Enacting strategies for graduate employability : how universities can best support students to develop generic skills : final report.

Lead Institution: Curtin University

Project: SP13-3258

This project responded to growing social and economic demands for higher education graduates who can negotiate rapidly transforming employment contexts. It was based on the premise that higher education institutions have responsibility for helping students gain the skills, knowledge and personal att...

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Bibliographic Details
Institution(s):Curtin University
Main Author(s):Bennett, Dawn
Published: Office for Learning and Teaching 2016
Subjects:
Online Access: /resources/SP13_3258_Bennett_Report_2016_0.pdf
Description
Summary:This project responded to growing social and economic demands for higher education graduates who can negotiate rapidly transforming employment contexts. It was based on the premise that higher education institutions have responsibility for helping students gain the skills, knowledge and personal attributes required of them in the initial stages of their careers. The project emerged from the understanding that despite evidence on what is required by employers, the existence of graduate attributes statements, and a large body of scholarly literature, many graduates are not optimally work ready (Fullan & Scott, 2014). The project was implemented in parallel with two other commissioned projects on graduate employability. Recognising that the number of part-time, casual and/or multiple job- holding workers has never been higher and that traditional forms of employment are increasingly rare, this project focused on disciplines with ill-defined or difficult-to-enter graduate destinations. These included music and dance; biomedical sciences and biotechnology; professional and creative writing; and computer science. In contrast to the employer focus of the other projects, the team focused on students, graduates and academic leaders. [Executive summary]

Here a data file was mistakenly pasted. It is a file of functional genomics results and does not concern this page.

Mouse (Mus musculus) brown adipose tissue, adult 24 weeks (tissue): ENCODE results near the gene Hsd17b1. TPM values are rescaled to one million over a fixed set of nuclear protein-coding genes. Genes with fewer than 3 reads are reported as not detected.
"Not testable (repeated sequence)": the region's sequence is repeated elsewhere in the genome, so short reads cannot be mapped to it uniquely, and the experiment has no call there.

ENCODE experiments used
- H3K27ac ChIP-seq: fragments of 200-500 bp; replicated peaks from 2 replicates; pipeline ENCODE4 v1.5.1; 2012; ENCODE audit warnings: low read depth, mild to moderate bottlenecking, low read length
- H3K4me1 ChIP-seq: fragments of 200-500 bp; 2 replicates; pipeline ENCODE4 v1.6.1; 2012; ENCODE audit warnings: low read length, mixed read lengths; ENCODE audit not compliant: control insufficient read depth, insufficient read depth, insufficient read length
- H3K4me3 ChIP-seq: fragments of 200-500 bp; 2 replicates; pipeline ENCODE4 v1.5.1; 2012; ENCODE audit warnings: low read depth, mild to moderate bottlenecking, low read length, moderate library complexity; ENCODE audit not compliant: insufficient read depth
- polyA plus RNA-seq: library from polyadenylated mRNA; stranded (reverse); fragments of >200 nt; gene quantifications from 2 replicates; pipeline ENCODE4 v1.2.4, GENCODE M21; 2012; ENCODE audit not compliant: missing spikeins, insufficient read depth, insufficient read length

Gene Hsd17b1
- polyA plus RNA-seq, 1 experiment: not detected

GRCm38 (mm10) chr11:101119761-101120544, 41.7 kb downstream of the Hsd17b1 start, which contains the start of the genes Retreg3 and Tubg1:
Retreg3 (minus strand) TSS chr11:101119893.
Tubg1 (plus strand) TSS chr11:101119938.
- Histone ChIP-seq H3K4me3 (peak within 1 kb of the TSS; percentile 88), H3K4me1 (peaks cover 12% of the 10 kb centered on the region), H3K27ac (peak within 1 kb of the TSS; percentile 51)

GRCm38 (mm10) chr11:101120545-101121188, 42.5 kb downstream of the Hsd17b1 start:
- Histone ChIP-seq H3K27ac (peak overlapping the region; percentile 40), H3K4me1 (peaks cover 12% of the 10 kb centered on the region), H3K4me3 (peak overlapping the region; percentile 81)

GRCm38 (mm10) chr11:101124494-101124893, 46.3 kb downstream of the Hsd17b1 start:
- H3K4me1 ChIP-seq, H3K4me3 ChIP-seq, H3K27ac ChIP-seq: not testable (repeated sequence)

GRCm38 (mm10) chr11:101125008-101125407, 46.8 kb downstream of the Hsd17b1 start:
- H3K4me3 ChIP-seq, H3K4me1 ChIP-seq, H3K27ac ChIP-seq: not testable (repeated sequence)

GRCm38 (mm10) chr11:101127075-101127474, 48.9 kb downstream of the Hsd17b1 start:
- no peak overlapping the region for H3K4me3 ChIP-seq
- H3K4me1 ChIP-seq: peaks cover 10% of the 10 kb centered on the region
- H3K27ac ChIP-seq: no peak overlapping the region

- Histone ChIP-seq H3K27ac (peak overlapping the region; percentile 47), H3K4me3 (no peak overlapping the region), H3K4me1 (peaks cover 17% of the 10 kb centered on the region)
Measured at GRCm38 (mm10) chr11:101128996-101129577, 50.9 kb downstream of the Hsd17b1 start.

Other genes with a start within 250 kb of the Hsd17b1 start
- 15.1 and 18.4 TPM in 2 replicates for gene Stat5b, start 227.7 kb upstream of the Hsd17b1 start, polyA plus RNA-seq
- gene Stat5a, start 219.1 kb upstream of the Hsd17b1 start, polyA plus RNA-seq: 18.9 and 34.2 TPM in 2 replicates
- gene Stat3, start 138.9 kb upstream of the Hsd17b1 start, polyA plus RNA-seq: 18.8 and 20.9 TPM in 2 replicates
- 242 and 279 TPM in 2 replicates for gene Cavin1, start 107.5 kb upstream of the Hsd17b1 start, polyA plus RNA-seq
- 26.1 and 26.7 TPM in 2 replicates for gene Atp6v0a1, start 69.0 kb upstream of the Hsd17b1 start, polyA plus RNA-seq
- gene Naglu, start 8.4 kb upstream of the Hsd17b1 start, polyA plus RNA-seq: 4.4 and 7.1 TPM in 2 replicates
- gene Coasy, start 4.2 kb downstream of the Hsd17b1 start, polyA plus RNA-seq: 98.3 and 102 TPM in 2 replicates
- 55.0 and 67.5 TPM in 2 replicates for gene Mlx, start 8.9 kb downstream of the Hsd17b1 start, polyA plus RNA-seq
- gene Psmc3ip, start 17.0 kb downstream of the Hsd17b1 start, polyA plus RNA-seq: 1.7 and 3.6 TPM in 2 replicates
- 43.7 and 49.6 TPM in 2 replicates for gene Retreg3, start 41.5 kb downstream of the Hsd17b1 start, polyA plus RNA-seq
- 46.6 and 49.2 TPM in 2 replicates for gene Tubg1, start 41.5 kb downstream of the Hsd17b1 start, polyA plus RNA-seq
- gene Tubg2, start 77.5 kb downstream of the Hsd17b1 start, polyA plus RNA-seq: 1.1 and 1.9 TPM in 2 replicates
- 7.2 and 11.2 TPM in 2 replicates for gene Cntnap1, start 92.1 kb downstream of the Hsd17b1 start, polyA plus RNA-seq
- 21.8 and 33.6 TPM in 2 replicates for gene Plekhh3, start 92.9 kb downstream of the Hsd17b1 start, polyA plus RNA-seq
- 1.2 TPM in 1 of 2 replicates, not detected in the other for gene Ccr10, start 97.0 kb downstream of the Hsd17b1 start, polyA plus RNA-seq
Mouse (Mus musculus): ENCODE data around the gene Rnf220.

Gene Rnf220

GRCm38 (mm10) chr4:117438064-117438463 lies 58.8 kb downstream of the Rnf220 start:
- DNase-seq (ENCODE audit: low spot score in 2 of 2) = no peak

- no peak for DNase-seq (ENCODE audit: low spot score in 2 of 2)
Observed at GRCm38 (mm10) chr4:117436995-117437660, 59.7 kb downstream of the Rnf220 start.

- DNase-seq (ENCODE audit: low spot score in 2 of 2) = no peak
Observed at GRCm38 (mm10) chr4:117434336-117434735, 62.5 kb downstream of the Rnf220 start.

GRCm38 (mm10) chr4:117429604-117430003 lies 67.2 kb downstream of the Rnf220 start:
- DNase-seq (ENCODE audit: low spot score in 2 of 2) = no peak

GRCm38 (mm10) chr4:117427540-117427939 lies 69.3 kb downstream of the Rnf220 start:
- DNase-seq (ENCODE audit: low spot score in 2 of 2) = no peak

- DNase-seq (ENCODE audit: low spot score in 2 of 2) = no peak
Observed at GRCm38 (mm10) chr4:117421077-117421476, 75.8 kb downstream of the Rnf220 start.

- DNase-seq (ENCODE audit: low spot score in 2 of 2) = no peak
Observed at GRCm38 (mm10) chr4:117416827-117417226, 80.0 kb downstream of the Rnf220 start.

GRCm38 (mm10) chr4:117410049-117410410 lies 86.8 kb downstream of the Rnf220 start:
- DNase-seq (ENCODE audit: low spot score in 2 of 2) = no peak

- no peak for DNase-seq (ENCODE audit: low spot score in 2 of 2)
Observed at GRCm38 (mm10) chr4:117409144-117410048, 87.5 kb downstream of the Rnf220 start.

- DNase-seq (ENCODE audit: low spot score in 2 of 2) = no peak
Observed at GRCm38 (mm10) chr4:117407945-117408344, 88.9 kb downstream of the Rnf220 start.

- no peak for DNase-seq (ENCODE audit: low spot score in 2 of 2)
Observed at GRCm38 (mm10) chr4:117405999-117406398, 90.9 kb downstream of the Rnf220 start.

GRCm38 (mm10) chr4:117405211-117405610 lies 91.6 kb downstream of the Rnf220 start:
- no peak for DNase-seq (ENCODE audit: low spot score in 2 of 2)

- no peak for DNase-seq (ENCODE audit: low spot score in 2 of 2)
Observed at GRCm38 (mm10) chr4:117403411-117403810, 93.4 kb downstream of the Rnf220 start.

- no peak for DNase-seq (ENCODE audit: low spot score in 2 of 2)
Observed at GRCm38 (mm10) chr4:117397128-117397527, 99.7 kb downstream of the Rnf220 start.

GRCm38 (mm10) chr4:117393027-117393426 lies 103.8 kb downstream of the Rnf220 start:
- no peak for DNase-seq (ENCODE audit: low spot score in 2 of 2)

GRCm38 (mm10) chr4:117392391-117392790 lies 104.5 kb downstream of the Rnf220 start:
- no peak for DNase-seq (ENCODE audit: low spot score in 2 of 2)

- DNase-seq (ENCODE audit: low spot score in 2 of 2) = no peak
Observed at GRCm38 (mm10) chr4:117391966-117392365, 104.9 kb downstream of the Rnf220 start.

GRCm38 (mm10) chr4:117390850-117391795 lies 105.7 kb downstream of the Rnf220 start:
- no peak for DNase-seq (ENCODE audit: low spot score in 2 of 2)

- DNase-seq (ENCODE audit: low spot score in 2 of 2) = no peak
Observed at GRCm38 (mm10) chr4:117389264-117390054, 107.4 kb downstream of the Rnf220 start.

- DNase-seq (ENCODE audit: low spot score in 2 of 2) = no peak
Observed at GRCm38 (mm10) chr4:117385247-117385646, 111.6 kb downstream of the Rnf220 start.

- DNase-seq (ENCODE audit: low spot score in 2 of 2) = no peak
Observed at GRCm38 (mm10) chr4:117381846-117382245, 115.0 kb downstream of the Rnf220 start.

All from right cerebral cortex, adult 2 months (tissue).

ISBN:9781760285630 (pdf)